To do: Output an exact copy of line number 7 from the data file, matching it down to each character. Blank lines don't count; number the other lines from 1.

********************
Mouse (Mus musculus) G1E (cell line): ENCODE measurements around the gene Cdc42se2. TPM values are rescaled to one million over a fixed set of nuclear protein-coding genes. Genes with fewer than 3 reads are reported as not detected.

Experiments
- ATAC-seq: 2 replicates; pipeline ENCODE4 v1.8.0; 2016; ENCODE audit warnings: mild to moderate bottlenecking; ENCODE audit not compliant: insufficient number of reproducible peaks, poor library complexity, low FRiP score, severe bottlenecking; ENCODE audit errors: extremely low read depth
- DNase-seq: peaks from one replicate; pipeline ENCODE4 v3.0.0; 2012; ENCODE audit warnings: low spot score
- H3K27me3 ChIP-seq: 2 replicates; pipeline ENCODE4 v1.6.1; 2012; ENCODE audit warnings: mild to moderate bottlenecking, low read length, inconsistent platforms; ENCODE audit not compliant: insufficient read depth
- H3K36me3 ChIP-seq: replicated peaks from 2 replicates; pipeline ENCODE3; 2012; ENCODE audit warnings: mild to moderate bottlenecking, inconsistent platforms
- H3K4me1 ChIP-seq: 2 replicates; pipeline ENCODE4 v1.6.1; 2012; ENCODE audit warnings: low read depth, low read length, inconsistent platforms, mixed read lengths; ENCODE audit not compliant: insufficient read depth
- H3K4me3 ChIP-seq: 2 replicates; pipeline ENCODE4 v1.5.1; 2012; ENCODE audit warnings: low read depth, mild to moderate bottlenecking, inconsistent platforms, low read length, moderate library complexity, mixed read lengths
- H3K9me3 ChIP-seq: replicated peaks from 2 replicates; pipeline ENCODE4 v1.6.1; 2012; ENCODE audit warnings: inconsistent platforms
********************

- H3K4me1 ChIP-seq: 2 replicates; pipeline ENCODE4 v1.6.1; 2012; ENCODE audit warnings: low read depth, low read length, inconsistent platforms, mixed read lengths; ENCODE audit not compliant: insufficient read depth